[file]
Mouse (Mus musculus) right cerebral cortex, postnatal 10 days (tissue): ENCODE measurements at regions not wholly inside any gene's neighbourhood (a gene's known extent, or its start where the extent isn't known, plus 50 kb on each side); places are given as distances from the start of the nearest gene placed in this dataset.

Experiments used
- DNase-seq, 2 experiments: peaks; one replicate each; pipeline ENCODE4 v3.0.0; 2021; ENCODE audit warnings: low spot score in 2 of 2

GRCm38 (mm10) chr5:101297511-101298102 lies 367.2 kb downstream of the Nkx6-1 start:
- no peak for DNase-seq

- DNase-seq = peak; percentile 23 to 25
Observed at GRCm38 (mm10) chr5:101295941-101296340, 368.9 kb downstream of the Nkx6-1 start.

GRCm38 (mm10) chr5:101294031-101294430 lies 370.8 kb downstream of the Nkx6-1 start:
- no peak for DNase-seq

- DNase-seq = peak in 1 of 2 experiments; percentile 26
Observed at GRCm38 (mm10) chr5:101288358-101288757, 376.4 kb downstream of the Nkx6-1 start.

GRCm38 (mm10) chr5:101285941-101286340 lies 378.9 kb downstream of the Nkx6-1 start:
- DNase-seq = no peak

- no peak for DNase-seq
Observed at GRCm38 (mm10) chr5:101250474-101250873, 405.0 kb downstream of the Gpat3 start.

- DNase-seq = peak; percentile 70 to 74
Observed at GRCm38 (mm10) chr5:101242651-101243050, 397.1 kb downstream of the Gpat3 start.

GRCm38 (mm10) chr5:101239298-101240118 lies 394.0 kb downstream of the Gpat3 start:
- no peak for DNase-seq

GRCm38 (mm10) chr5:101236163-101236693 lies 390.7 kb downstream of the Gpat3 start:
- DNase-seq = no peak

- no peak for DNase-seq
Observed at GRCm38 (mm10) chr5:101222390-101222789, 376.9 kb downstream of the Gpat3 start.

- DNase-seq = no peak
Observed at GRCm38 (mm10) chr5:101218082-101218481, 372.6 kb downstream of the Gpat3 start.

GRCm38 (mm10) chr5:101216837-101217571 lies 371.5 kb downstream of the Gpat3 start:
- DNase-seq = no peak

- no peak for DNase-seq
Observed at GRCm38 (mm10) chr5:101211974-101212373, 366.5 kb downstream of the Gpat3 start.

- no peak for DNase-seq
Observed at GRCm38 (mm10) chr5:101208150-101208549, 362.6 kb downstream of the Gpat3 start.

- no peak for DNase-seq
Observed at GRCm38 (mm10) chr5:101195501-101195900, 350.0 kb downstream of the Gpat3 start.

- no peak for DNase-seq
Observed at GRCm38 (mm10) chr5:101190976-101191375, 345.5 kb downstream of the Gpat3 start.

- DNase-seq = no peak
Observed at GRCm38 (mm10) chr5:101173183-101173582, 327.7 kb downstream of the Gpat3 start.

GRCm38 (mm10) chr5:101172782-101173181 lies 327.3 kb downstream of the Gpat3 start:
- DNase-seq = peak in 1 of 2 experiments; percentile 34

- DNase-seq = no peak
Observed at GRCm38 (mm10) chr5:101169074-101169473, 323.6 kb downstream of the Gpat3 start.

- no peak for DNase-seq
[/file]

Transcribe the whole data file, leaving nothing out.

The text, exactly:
Mouse (Mus musculus) right cerebral cortex, postnatal 10 days (tissue): ENCODE measurements at regions not wholly inside any gene's neighbourhood (a gene's known extent, or its start where the extent isn't known, plus 50 kb on each side); places are given as distances from the start of the nearest gene placed in this dataset.

Experiments used
- DNase-seq, 2 experiments: peaks; one replicate each; pipeline ENCODE4 v3.0.0; 2021; ENCODE audit warnings: low spot score in 2 of 2

GRCm38 (mm10) chr5:101297511-101298102 lies 367.2 kb downstream of the Nkx6-1 start:
- no peak for DNase-seq

- DNase-seq = peak; percentile 23 to 25
Observed at GRCm38 (mm10) chr5:101295941-101296340, 368.9 kb downstream of the Nkx6-1 start.

GRCm38 (mm10) chr5:101294031-101294430 lies 370.8 kb downstream of the Nkx6-1 start:
- no peak for DNase-seq

- DNase-seq = peak in 1 of 2 experiments; percentile 26
Observed at GRCm38 (mm10) chr5:101288358-101288757, 376.4 kb downstream of the Nkx6-1 start.

GRCm38 (mm10) chr5:101285941-101286340 lies 378.9 kb downstream of the Nkx6-1 start:
- DNase-seq = no peak

- no peak for DNase-seq
Observed at GRCm38 (mm10) chr5:101250474-101250873, 405.0 kb downstream of the Gpat3 start.

- DNase-seq = peak; percentile 70 to 74
Observed at GRCm38 (mm10) chr5:101242651-101243050, 397.1 kb downstream of the Gpat3 start.

GRCm38 (mm10) chr5:101239298-101240118 lies 394.0 kb downstream of the Gpat3 start:
- no peak for DNase-seq

GRCm38 (mm10) chr5:101236163-101236693 lies 390.7 kb downstream of the Gpat3 start:
- DNase-seq = no peak

- no peak for DNase-seq
Observed at GRCm38 (mm10) chr5:101222390-101222789, 376.9 kb downstream of the Gpat3 start.

- DNase-seq = no peak
Observed at GRCm38 (mm10) chr5:101218082-101218481, 372.6 kb downstream of the Gpat3 start.

GRCm38 (mm10) chr5:101216837-101217571 lies 371.5 kb downstream of the Gpat3 start:
- DNase-seq = no peak

- no peak for DNase-seq
Observed at GRCm38 (mm10) chr5:101211974-101212373, 366.5 kb downstream of the Gpat3 start.

- no peak for DNase-seq
Observed at GRCm38 (mm10) chr5:101208150-101208549, 362.6 kb downstream of the Gpat3 start.

- no peak for DNase-seq
Observed at GRCm38 (mm10) chr5:101195501-101195900, 350.0 kb downstream of the Gpat3 start.

- no peak for DNase-seq
Observed at GRCm38 (mm10) chr5:101190976-101191375, 345.5 kb downstream of the Gpat3 start.

- DNase-seq = no peak
Observed at GRCm38 (mm10) chr5:101173183-101173582, 327.7 kb downstream of the Gpat3 start.

GRCm38 (mm10) chr5:101172782-101173181 lies 327.3 kb downstream of the Gpat3 start:
- DNase-seq = peak in 1 of 2 experiments; percentile 34

- DNase-seq = no peak
Observed at GRCm38 (mm10) chr5:101169074-101169473, 323.6 kb downstream of the Gpat3 start.

- no peak for DNase-seq